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Phenomenally popular author Neil Gaiman ("American Gods," "Good Omens," "Sandman") teamed with illustrator and frequent collaborator Dave McKean to create MirrorMask (2005), a visually stunning and deeply entertaining fantasy concoction in the tradition of Labyrinth and The Dark Crystal. That it falls short of the magic and wonder of those two films is something of a disappointment, but just a small one. While Gaiman is hardly at the top of his game here — those familiar with the writer's work will find this to be Gaiman Lite, full of the author's standard tropes but simplified for a more general audience — McKean takes the same uniquely beautiful, creepy, and tactile sensibility that he brought to his work as an illustrator and steers it in a gloriously kinetic new direction. The story concerns Helena (gorgeous, enchanting Stephanie Leonidas), a 15-year-old girl whose family runs a small circus. Like all adolescents, she longs for a life different from her own — surrounded as she is by jugglers, clowns, and fire-eaters, Helena longs to run away from the circus to the real world. "You couldn't handle the real world," says her mother (Gina McKee) during a heated argument, just before falling ill to a mysterious disease. Frustrated and blaming herself for her mother's illness, Helena — a talented artist whose bedroom wall is decorated with the designs of a fantasy alternate universe — becomes entangled in a maybe-a-dream adventure in that world. Surrounded by a frankly surreal landscape as she encounters man-faced cats, flying fish, and a frightening Dark Queen-slash-Mommy figure (also McKee), she's aided by a charming masked stranger named Valentine (Jason Barry) as she attempts to save this strange place from destruction by her own dark alter-ego. McKean, whose work as an artist combines the most adept of computer gimmickry with the rich technique of a flawless craftsman, gets an impressive assist here from the folks at The Jim Henson Company, and the pure visual joy of the film saturates every frame — it's a phantasmagorical Freudian exploration of the inside of a gothy teenaged girl's head, and dream logic is delightfully employed to create a world in which, literally, anything can happen. The plot is quite slim, which is only slightly disheartening in retrospect — McKean as a first-time director brings a fresh way of looking at film to the table, with an unusual and completely satisfying sense of pacing and storytelling that offers delightfully new characters and a visual palette that's never before been seen on film. Add to that an amazing New Age-meets-Nino Rota score by Iain Bellamy that combines elements of circus music, tangos, and World Beat melodies to delirious effect, and MirrorMask is a magical, exhilarating movie that's unlike anything else.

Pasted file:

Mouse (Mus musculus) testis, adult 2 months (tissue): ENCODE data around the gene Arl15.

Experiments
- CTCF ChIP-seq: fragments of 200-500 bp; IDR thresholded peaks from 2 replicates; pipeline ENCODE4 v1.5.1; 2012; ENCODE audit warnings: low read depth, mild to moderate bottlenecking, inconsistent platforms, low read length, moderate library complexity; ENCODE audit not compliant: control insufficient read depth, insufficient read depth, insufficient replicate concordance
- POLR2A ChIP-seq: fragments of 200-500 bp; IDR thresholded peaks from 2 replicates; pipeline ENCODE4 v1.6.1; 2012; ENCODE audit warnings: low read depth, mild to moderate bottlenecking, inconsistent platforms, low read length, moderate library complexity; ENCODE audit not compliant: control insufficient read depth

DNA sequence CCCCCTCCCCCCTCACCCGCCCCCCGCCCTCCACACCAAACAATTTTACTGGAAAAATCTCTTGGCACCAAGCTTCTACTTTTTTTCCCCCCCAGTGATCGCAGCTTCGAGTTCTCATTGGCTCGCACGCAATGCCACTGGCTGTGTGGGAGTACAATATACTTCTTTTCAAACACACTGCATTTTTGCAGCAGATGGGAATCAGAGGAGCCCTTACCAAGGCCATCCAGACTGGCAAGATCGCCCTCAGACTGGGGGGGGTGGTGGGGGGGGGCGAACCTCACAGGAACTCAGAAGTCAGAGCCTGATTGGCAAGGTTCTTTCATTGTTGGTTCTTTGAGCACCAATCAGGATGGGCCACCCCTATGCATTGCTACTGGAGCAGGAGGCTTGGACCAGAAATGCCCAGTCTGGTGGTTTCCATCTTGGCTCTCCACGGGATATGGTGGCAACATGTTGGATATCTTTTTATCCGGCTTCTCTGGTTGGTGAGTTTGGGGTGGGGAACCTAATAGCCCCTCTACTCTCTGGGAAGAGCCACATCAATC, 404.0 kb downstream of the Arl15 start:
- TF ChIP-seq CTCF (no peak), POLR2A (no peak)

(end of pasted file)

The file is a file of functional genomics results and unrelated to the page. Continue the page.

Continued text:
Sony Pictures Home Entertainment's DVD release is, thankfully, everything for which one could hope. The sumptuous anamorphic transfer (1.85:1) is rich, sharp, and just plain fabulous, even in the bleaker, more monochromatic segments. The Dolby Digital 5.1 audio (in English, Portuguese, and Thai with an optional French DD 2.0 track) is equally good, mixing dialogue, ambient sound and Bellamy's amazing score to brilliant effect. Extras include a dryly witty, understated commentary by Gaiman and McKean, a very nice "making of" menu section featuring interviews with the pair, discussion by the film's producers, interviews with cast and crew, behind-the-scenes footage of how some of the segments were created, and footage of a Q&A with Gaiman and McKean at San Diego ComicCon. Also on board are poster and cover art, as well as trailers for other Sony DVD releases. Keep-case.
—Dawn Taylor

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